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Australas Phys Eng Sci Med. 2005 Jun;28(2):128-30.

Light-weight lead aprons--light on weight, protection or labelling accuracy?

Author information

1
Department of Medical Physics and Bioengineering, Christchurch Hospital, Christchurch, New Zealand. steven.muir@cdhb.govt.nz

Abstract

X-ray transmission tests were performed on a Green-Lite (Infab Corporation) apron/vest combination, and compared to a number of other apron/vest combinations routinely used at Christchurch Hospital as well as a sheet of 0.5 mm lead. The materials were X-rayed using the primary beam of a Philips Optimus 50 X-ray machine over an energy range of 50-125 kVp. The entrance and exit doses were recorded and percentage transmission calculated for each kVp. The Green-Lite apron/vest (labelled as 0.5 mm lead at 85 kVp) relies on the overlap at the front to provide the nominal 0.5 mm protection for both the vest and the apron. It performed significantly worse than 0.5 mm of lead and other 0.5 mm lead equivalent apron/vest combinations and provided between 0.3 and 0.39 mm lead equivalent protection depending on the energy used. Vests from other manufacturers all achieved 0.5 mm lead equivalence for a single layer of vest material over the range of energies tested and so were comparable to 1.0 mm lead when doubled. Some aprons relied on a double layer of material to achieve the 0.5 mm lead equivalence (which was not always made clear on the label), while others stated their lead equivalence for a single layer. This resulted in some confusion among wearers of the aprons as to which apron was better.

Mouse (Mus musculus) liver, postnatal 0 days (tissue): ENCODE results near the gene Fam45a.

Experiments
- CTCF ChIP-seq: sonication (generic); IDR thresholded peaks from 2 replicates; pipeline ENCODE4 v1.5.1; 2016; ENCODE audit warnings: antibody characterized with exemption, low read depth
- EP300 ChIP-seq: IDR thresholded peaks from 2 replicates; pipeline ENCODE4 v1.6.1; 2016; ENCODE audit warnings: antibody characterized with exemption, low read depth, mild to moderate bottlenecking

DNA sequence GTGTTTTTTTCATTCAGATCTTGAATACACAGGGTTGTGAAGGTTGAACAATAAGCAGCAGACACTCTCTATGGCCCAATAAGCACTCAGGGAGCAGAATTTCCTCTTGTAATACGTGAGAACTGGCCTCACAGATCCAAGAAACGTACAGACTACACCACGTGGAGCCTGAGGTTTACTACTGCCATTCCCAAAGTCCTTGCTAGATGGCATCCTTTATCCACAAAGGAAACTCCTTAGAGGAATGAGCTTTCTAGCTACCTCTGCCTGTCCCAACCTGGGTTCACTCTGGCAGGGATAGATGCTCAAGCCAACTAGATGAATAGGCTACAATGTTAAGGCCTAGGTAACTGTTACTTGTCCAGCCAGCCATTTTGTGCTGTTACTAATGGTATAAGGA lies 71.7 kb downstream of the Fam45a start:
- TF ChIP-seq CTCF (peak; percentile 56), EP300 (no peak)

PMID:
16060320
[Indexed for MEDLINE]

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